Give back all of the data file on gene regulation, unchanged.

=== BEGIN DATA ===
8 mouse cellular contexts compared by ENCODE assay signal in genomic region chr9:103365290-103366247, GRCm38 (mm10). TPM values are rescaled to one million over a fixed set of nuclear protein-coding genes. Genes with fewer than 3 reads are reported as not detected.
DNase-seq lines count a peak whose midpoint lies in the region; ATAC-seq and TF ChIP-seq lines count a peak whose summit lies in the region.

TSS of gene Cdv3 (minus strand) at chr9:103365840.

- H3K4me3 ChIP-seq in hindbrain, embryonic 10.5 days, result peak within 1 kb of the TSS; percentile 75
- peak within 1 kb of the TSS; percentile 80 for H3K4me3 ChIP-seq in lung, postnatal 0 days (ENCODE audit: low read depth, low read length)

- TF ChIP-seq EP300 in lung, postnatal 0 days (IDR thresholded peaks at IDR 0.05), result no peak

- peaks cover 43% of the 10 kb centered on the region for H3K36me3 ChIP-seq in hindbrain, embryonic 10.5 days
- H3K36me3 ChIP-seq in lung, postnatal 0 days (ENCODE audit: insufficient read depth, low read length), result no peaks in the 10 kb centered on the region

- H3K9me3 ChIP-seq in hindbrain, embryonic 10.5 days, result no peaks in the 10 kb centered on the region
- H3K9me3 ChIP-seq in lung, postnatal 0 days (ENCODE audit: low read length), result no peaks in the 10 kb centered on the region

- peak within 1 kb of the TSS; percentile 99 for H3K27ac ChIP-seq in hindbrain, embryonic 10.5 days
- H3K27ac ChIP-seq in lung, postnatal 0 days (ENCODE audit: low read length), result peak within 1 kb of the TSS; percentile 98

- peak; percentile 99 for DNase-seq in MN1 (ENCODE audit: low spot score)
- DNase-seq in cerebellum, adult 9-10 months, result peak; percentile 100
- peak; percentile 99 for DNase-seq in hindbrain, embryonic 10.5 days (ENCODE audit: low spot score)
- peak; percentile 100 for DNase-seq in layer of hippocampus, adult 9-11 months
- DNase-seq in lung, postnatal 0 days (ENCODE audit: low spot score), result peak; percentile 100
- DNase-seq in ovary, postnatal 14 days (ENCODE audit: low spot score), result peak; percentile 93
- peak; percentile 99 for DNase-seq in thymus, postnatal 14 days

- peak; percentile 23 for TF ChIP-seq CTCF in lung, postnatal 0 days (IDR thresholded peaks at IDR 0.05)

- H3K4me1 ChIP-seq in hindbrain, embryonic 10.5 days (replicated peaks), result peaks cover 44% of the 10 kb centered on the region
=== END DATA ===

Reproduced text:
8 mouse cellular contexts compared by ENCODE assay signal in genomic region chr9:103365290-103366247, GRCm38 (mm10). TPM values are rescaled to one million over a fixed set of nuclear protein-coding genes. Genes with fewer than 3 reads are reported as not detected.
DNase-seq lines count a peak whose midpoint lies in the region; ATAC-seq and TF ChIP-seq lines count a peak whose summit lies in the region.

TSS of gene Cdv3 (minus strand) at chr9:103365840.

- H3K4me3 ChIP-seq in hindbrain, embryonic 10.5 days, result peak within 1 kb of the TSS; percentile 75
- peak within 1 kb of the TSS; percentile 80 for H3K4me3 ChIP-seq in lung, postnatal 0 days (ENCODE audit: low read depth, low read length)

- TF ChIP-seq EP300 in lung, postnatal 0 days (IDR thresholded peaks at IDR 0.05), result no peak

- peaks cover 43% of the 10 kb centered on the region for H3K36me3 ChIP-seq in hindbrain, embryonic 10.5 days
- H3K36me3 ChIP-seq in lung, postnatal 0 days (ENCODE audit: insufficient read depth, low read length), result no peaks in the 10 kb centered on the region

- H3K9me3 ChIP-seq in hindbrain, embryonic 10.5 days, result no peaks in the 10 kb centered on the region
- H3K9me3 ChIP-seq in lung, postnatal 0 days (ENCODE audit: low read length), result no peaks in the 10 kb centered on the region

- peak within 1 kb of the TSS; percentile 99 for H3K27ac ChIP-seq in hindbrain, embryonic 10.5 days
- H3K27ac ChIP-seq in lung, postnatal 0 days (ENCODE audit: low read length), result peak within 1 kb of the TSS; percentile 98

- peak; percentile 99 for DNase-seq in MN1 (ENCODE audit: low spot score)
- DNase-seq in cerebellum, adult 9-10 months, result peak; percentile 100
- peak; percentile 99 for DNase-seq in hindbrain, embryonic 10.5 days (ENCODE audit: low spot score)
- peak; percentile 100 for DNase-seq in layer of hippocampus, adult 9-11 months
- DNase-seq in lung, postnatal 0 days (ENCODE audit: low spot score), result peak; percentile 100
- DNase-seq in ovary, postnatal 14 days (ENCODE audit: low spot score), result peak; percentile 93
- peak; percentile 99 for DNase-seq in thymus, postnatal 14 days

- peak; percentile 23 for TF ChIP-seq CTCF in lung, postnatal 0 days (IDR thresholded peaks at IDR 0.05)

- H3K4me1 ChIP-seq in hindbrain, embryonic 10.5 days (replicated peaks), result peaks cover 44% of the 10 kb centered on the region